Gathering of the Guilds shines a light on Portland's 'hotbed' of ancient artform
by: CHRISTOPHER ONSTOTT Cynthia Morgan, sitting in her Northwest Portland home studio, uses glass powder and crystal to make pate de verre, glassmaking which had been fairly dormant since France’s Art Noveau period around the turn of the 19th century.

It can be tedious to make, difficult to perfect, expensive with supplies and pretty messy, but the finished product shimmers with transparent brilliance, the colors revealing themselves in various light.

The art of making pate de verre glass has been an enduring passion for Cynthia Morgan, who has dedicated her artistic life to creating the art that became the rage during the France's Art Nouveau period of the late 1890s, early 1990s, and goes even further back to the ancient Egyptian style of glassmaking called faience.

Some of her work will be on display, and she'll be doing demonstrations, at the Gathering of the Guilds, which features artists from various genres at the Oregon Convention Center this weekend.

When Morgan sits in her Northwest Portland home studio, with glass powders at her disposal, she realizes the possibilities are endless in pate de verre glassmaking.

'It's the sense of control, the way this stuff is put together,' says Morgan, a content strategist for Mentor Graphics. 'Through the transparency of the surface detail, it makes it such a fabulous hobby or art form or whatever you want to call it. It really is almost unlimited. You can make it look like metal, stone, glass - whatever you want to do.'

Morgan says Portland is 'a hotbed' for pate de verre enthusiasts, and the glass art sells to the dedicated art collectors. But, it's not about the sales for Morgan, who simply enjoys making pretty things through imagination and color coordination.


Tribune Photo: Christopher Onstott • Cynthia Morgan's Northwest Portland home is filled with various art pieces, including several of pate de verre glass mix, distinctive by its transparent nature.

Morgan starts by making a mold for the intended art - be it a bowl, a wall piece, a figurine - a complicated process in itself with clay and then silicone. She pours wax into the silicone, and it takes on the impression of the art.

With scores of bottles of colored 'frit' glass powder and granules at her disposal, Morgan starts the creative process. A healthy grasp on color palette comes in handy, as she seeks the intended look of the glass. She lines and sprinkles the frit, imagining how the colors will come through after the baking process in the kiln, using water and mucilage to bond the powders and granules.

'The neat thing about it is you can mix these like water colors,' she says.

Pate de verre bakes in the kiln at about 1,400 degrees, cooler than clay. Once out of the kiln, the art is cleaned and polished, and it takes on the look of alabaster or jade.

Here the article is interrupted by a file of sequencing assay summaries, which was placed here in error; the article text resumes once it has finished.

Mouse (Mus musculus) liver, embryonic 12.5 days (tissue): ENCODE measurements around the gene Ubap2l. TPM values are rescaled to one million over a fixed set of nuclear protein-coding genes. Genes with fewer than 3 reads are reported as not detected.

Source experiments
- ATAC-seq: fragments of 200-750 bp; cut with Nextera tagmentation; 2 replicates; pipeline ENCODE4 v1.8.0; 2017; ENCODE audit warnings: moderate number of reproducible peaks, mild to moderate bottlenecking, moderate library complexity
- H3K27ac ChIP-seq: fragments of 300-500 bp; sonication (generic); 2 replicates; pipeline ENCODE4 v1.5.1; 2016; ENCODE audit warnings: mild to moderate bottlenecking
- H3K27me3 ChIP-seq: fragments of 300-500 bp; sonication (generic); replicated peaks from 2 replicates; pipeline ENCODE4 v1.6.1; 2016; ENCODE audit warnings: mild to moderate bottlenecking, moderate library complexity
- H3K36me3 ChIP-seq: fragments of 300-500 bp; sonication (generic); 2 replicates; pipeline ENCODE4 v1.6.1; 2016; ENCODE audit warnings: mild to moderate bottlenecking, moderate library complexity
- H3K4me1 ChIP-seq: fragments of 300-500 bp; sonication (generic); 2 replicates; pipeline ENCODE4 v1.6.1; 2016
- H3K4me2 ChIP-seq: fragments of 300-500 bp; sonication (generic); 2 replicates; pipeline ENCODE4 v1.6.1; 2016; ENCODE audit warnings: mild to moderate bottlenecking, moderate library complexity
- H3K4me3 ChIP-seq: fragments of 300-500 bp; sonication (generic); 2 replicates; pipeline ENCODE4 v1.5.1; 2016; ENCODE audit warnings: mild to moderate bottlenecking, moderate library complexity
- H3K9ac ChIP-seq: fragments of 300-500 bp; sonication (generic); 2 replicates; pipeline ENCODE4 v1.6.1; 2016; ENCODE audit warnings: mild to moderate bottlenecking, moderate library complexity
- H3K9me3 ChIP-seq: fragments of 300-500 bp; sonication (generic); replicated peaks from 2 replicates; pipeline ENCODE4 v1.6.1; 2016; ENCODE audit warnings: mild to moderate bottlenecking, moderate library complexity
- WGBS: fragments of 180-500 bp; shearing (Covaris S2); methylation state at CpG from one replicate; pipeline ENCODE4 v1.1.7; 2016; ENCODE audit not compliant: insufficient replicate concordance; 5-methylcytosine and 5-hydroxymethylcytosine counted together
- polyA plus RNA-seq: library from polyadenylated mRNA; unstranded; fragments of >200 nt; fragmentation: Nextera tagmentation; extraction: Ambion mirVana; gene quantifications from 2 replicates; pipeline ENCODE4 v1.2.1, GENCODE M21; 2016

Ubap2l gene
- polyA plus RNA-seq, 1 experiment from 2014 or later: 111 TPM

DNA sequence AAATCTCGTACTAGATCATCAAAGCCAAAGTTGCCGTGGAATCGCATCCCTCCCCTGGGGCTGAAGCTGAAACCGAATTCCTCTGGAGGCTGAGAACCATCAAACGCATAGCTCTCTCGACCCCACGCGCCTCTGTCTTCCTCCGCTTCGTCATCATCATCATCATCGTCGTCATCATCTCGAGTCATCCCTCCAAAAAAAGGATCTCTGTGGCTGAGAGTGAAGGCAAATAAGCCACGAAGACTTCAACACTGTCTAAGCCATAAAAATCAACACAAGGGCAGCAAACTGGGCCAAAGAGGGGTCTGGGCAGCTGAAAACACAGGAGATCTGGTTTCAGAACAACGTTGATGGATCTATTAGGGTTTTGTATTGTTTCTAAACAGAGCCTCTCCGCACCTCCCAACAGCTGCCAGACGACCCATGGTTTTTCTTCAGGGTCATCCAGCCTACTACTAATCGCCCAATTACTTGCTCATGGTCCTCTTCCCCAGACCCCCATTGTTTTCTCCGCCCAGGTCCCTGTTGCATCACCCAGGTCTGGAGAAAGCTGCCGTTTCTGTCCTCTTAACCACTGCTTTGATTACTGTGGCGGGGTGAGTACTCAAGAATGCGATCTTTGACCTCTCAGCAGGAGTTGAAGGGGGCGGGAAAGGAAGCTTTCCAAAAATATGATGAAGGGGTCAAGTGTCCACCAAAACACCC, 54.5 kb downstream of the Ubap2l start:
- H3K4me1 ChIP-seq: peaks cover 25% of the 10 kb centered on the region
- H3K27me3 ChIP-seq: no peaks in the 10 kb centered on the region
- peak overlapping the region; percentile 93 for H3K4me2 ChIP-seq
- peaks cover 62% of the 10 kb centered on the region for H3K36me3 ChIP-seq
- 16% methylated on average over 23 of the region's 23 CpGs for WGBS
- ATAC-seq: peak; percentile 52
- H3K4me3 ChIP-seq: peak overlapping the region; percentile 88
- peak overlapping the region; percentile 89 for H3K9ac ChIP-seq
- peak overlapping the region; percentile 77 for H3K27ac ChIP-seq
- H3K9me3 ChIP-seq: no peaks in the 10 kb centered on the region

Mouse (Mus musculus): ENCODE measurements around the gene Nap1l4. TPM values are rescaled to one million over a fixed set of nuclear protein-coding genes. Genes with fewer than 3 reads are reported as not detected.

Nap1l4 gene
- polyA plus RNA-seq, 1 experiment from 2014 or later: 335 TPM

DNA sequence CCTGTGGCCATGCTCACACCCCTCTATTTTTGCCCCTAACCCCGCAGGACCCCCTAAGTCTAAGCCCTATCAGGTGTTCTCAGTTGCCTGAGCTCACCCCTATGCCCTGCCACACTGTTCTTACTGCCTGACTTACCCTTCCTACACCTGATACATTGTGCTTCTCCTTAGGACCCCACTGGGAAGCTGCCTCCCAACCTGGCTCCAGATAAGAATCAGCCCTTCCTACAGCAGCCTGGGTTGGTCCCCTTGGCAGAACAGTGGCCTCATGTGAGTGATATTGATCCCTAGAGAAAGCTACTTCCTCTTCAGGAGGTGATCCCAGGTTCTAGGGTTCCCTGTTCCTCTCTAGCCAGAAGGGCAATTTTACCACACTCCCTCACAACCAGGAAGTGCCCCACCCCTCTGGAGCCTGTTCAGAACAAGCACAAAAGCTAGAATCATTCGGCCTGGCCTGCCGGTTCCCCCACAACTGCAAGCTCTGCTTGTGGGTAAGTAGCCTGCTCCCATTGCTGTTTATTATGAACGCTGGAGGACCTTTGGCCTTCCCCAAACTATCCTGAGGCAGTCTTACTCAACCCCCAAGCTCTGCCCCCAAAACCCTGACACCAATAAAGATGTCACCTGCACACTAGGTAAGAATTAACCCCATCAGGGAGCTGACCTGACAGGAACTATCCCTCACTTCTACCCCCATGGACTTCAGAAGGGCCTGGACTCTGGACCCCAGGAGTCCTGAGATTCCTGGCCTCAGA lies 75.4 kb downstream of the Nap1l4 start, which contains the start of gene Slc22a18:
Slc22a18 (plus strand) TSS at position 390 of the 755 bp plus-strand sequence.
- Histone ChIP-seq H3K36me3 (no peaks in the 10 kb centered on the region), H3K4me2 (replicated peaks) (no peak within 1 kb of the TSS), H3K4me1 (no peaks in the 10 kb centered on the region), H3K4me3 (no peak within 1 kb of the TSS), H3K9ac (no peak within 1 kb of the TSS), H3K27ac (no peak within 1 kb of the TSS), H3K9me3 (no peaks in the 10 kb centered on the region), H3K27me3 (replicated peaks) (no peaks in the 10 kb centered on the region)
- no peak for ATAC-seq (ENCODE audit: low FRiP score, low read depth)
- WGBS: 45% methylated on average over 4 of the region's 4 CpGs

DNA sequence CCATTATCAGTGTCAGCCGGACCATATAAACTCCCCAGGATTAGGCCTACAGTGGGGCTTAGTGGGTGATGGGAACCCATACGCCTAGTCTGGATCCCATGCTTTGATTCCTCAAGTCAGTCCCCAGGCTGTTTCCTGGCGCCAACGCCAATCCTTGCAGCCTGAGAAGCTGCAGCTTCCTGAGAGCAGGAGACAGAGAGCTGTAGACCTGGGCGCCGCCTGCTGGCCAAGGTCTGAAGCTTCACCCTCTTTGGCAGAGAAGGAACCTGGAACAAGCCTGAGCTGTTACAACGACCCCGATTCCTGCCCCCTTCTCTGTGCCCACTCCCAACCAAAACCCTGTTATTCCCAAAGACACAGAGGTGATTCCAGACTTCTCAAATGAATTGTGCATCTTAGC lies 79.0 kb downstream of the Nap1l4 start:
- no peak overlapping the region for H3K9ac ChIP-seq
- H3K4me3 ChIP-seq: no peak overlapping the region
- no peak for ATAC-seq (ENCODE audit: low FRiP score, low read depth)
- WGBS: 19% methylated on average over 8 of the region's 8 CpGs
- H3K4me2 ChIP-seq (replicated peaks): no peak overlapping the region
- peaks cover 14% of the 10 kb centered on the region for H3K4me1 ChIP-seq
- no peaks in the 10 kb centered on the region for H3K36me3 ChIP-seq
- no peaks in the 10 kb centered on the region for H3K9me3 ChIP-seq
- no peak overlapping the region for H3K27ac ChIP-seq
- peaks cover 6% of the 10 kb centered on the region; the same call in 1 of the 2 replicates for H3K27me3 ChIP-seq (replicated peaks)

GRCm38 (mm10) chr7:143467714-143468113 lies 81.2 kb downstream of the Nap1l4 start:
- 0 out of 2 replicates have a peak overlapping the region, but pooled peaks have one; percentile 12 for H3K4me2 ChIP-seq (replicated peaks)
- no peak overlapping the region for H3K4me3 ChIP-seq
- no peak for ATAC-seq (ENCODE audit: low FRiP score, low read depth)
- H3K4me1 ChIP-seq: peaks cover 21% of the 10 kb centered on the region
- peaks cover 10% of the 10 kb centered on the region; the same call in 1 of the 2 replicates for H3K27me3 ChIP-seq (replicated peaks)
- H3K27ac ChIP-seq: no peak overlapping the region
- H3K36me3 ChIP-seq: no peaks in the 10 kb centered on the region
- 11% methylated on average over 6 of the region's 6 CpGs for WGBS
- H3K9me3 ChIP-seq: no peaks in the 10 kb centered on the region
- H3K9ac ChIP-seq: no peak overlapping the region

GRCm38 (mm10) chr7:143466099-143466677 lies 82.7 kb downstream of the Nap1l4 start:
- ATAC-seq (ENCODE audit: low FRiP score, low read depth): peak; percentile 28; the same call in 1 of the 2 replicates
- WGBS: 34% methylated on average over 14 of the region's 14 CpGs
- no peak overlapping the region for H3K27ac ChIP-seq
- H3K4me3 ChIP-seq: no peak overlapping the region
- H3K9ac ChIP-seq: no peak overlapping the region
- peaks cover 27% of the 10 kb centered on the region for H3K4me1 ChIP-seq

Trapped art particles give pate de verre its brilliance 'and the piece will start to glow because of it,' she says. 'When you put this (frit) down in layers, you're accentuating the trapped bubble look.'

It can be time-consuming, but enriching for an artist. The first time Morgan tried to make something, it came out well done.

'I was trying to make a mountain, and making mountains you start with a cone (mold),' she says. 'It kept looking like a face, so I started making faces.'

One of her pieces of art shows a man holding his hand to his head, almost in disbelief, the yellow color giving him the look of a comic-book character. Turns out, the man was a coworker telling Morgan about his impending marriage. 'He had this look of utter terror,' she says, smiling.

Another piece, which she has done twice, depicts a woman's Alzheimer's patient she had met while living in New York. In separate pieces of art, she looks angry in one, bewildered in another. With pate de verre, the image doesn't reveal itself until the process has been completed.

And, it's all glass.

'If you talk to pate de verre artists … no paint, they don't do that,' Morgan says. 'But I can mix (the glass) like oil paints, which is wonderful. But, it also means you get to pay for it,' and glass can be expensive.

Morgan has begun teaching interested folks with the Oregon Glass Guild, for which she serves as chapter president.

'It's extremely popular,' she says, of pate de verre, 'because you can do so much with it.'

The Gathering of the Guilds will be held from 10 a.m. to 9 p.m. Friday and Saturday, April 29 and 30, and 10 a.m. to 5 p.m. Sunday, May 1, at the Oregon Convention Center, 777 N.E. Martin Luther King Jr. Blvd. Admission is free.

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